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Law Final Exam Notes (1).docx

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Department
Law and Business
Course
LAW 122
Professor
Jane Monro
Semester
Fall

Description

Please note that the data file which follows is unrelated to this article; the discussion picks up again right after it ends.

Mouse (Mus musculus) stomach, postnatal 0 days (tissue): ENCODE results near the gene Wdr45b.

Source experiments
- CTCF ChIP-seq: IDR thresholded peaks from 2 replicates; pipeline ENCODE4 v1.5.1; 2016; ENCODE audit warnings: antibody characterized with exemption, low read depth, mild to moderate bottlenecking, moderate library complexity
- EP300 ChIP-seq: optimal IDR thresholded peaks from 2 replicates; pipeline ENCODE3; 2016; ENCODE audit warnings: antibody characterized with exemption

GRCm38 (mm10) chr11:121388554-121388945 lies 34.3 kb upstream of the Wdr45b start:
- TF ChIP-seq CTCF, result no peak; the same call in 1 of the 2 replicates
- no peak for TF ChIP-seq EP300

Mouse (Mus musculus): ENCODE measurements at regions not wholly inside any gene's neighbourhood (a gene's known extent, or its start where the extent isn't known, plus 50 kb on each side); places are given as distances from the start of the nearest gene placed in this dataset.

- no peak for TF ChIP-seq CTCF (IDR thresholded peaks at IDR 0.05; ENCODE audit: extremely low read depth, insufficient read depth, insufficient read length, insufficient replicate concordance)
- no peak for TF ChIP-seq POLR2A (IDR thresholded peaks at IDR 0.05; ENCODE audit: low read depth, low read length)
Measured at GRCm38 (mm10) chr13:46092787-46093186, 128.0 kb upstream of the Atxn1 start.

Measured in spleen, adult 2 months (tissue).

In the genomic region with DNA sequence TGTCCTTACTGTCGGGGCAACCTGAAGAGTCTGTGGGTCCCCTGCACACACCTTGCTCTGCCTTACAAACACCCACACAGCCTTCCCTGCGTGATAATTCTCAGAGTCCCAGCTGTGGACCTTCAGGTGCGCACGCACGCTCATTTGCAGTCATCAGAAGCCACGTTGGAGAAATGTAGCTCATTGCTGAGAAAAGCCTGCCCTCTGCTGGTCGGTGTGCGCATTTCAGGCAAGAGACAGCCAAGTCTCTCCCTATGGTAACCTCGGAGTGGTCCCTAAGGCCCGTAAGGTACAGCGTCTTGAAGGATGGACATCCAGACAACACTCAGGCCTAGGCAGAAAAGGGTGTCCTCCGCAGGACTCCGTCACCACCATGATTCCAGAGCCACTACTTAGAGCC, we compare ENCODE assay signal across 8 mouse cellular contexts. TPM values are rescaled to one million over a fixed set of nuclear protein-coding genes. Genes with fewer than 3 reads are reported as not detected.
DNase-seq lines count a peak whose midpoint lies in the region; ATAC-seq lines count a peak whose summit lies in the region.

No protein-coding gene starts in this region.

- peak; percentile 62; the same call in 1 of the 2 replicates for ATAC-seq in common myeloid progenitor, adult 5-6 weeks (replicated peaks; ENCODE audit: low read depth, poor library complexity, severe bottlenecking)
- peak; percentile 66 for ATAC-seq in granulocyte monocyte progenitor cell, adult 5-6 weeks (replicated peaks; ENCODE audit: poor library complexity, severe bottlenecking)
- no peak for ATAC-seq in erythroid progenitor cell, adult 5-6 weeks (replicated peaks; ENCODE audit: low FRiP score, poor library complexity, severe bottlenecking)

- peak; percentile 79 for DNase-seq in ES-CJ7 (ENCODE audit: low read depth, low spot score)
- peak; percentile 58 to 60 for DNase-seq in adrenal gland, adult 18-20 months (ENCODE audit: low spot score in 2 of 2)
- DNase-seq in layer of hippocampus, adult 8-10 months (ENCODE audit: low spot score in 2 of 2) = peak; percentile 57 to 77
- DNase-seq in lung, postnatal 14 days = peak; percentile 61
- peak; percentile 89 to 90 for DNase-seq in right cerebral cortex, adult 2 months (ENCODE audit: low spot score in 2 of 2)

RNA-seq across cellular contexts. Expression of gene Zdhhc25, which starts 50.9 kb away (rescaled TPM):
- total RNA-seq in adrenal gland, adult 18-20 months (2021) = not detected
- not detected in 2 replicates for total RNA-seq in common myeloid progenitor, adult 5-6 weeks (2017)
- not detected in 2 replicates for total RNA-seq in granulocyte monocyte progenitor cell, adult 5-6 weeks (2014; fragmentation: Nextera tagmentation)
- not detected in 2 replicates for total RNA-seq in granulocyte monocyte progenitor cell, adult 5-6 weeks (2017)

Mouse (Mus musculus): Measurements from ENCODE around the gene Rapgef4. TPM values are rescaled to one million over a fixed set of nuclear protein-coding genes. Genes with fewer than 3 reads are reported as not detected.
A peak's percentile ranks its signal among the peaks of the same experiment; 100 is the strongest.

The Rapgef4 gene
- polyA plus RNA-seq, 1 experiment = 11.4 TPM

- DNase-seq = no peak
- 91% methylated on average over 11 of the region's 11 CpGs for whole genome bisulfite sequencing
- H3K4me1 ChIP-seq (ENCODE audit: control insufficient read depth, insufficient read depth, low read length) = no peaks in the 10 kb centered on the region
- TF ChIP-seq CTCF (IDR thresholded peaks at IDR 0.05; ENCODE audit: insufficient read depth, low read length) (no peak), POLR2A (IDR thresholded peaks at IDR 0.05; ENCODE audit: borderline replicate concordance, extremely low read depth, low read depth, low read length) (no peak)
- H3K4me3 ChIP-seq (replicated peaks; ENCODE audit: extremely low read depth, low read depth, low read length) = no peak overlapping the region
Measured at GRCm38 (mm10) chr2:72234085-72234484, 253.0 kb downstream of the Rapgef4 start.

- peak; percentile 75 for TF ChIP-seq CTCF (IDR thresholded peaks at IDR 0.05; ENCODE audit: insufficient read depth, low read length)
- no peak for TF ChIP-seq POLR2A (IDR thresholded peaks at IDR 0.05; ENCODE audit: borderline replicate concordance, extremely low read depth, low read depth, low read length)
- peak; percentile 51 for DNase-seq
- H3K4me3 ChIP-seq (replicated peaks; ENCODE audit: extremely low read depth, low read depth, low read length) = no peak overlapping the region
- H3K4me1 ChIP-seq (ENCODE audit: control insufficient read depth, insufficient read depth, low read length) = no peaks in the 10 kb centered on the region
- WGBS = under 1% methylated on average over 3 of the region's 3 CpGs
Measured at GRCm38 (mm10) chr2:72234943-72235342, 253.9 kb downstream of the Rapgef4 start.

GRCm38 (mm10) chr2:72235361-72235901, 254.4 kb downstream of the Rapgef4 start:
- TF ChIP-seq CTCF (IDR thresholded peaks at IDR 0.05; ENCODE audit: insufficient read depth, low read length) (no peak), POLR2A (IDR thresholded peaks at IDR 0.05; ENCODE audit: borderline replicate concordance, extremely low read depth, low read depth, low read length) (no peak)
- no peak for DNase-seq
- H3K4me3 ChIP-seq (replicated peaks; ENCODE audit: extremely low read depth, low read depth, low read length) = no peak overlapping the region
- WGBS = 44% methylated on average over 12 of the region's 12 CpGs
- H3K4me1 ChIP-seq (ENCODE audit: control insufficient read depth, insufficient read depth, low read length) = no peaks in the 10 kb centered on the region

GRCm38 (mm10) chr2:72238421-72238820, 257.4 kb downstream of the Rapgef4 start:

Chapter1: Risk Management and Sources of Law Risk management: process of identifying, evaluating, and responding to the possibility of harmful events You need to identify, evaluate, and respond to the legal risks involved Identify: Think about the liability, who is held responsible, possibility of being sued Evaluation: What could happen from these situations Response: options of what to do Manage Risk Risk avoidance: Do not deal with situation at all Risk reduction: Still be in the situation, but make it less risky. Ex. Give mortgage instead of loan Risk shifting: shift to another person through Differences between making an employee do something or an indep contractor. Company isnt vicariously liable for an independent contractor Company is vicariously liable for an employee Risk acceptance: Accept it and deal with it Insurance: a contract in which one party agrees, in exchange for a price, to pay a certain amount of money if another party suffers a loss. Liability insurance: benefit if the purchaser is held liable for doing something wrong. If not, its risk shifting Property insurance: benefit if the purchasers property is damaged, lost, or destroyed. If not, its risk shifting. Exclusion and limitation clauses: contractual terms change the usual rules of liability of the signer agreed to the contract Incorporation: Some businesses are limited liability, meaning only the company can get sued. But doesnt protect from all risks. You can be held personally liable for the torts A Map of the Law Law: a rule that can be enforced by the courts Civil vs. common law Civil law: systems trace their history to ancient Rome. Only Quebec, only civil jurisdiction Jurisdiction: geographical area that uses the same set of laws Common law: systems trace their history back to England Public Law Public law: concerned with governments and the ways in which they deal with the citizens constitutional law, administrative law, criminal law, tax law Constitutional Law: provides the basic rules of our political and legal systems Determines who is entitled to create and enforce laws, and establishes the fundamental rights and freedoms Administrative law: concerned with the creation and operation of administrative agencies and tribunals Example: Human rights tribunal decides that a company discriminates against woman in Wages. Therefore, compensation Criminal Law: deals with offences against the state White collar criminal: committed by people in suits Corporate crime: company does crime Tax law: concerned with the rules that are use dot collect money for the purposes of public spending Private Law Private law: concerned with the rules that apply in private matters Law of torts, contracts, and property Tort: a private wrong, an offence against a particular person Intentional torts, such as assault and false imprisonment Business torts, such as deceit and conspiracy Negligence: carelessly hurts another Law of contracts: concerned with the creation and enforcement of agreements a) Sale of goods, such as cows and computers b) Negotiable instruments, such as cheques c) Real estate transactions, such as the purpose of land d) The operation of corporations e) The employment relationships that exists between business and workers Law of property: concerned with the acquisition, use, and disposition of property a) Real property, land and things that are attached to land b) Personal property, things that can be moved around c) Intellectual property, original ideas, patents, copyright Law of succession: deals with the distribution of a person`s property after death Law of trusts: situation in which one person holds a property on behalf of another Sources of Law 1) CONSTITUTION: document that creates the basic rules for Canadian society, including its political and legal systems Every law has to be compatible with it. Can only be changed through the amending formula. Charter is in the Constitution 2 levels of government: federal, and provincial&territorial A) Federal: Parliament of Canada, in Ottawa, governs country as a whole. 2 parts -House of Commons: consists of members of Parliament (MPs), elected form each province. -Senate: consist of senators, appointed to their jobs. Queen runs state Country is run by the political party with the most MPS. The leader of the party is the Prime Minister B) Provincial and Territorial: Not only are MPs represent you, but you can elect politicians from your province. The person you elect, or legislature, is called the Legislative Assembly. Each of the 13 legislatures is similar to Parliament. Always face the 2 sets of laws Divisions of power: states the areas in which each level of government can create laws Residual power: gives the federal government authority over everything that is not specifically mentioned Ultra vires: beyond the power. When a governments tries to create a law. Its inadmissible Sometimes problem when both levels of government conflict Intra vires: act within your scope of power Doctrine of federal paramountcy: how despite is decided. Determines which law is pre- eminent based on the Constitution`s divisions of powers Charter of Rights and Freedoms: In the constitution. Page15. Doesn`t contain Property rights: rights to enjoy property Economics rights: rights to carry on economic activities Businesses not included for the charter `Unconstrained right to transact business whenever one wishes` Restrictions: a) Government action: only for individuals and if they`re complaining about the government The Charter dos not directly apply to disputes involving private parties b) Corporations: The Charter generally does not apply against private corporations. Corporation is a type of person, not an individual. c) Reasonable limits: Section1 states that is rights and freedoms are subject to `such reasonable limits prescribed by law as can be demonstrably justified in a free and democratic society`. It is acceptable to sometimes be violated d) Notwithstanding clause: Section 33 allows parliament or a legislature to create and enforce a law `notwithstanding` the fact that it violates the Charter Charter Remedies What happens when Charter is violated? a) Declaration: Court declares it`s been violated b) Injunction: court addresses problem. Decision lies with the judge, not legislature c) Striking down: Court may eliminate a statute that violates the Charter. d) Severance, reading down, and reading in: Severedored by being edited. If statute written too broadly, may be read down so it`s more specific. If too specific, read in so it`s more general e) Damages: plaintiff gets damages for suffering Parliamentary Supremacy: means that while judges are required to interpret constitutional and statutory documents, they must also obey them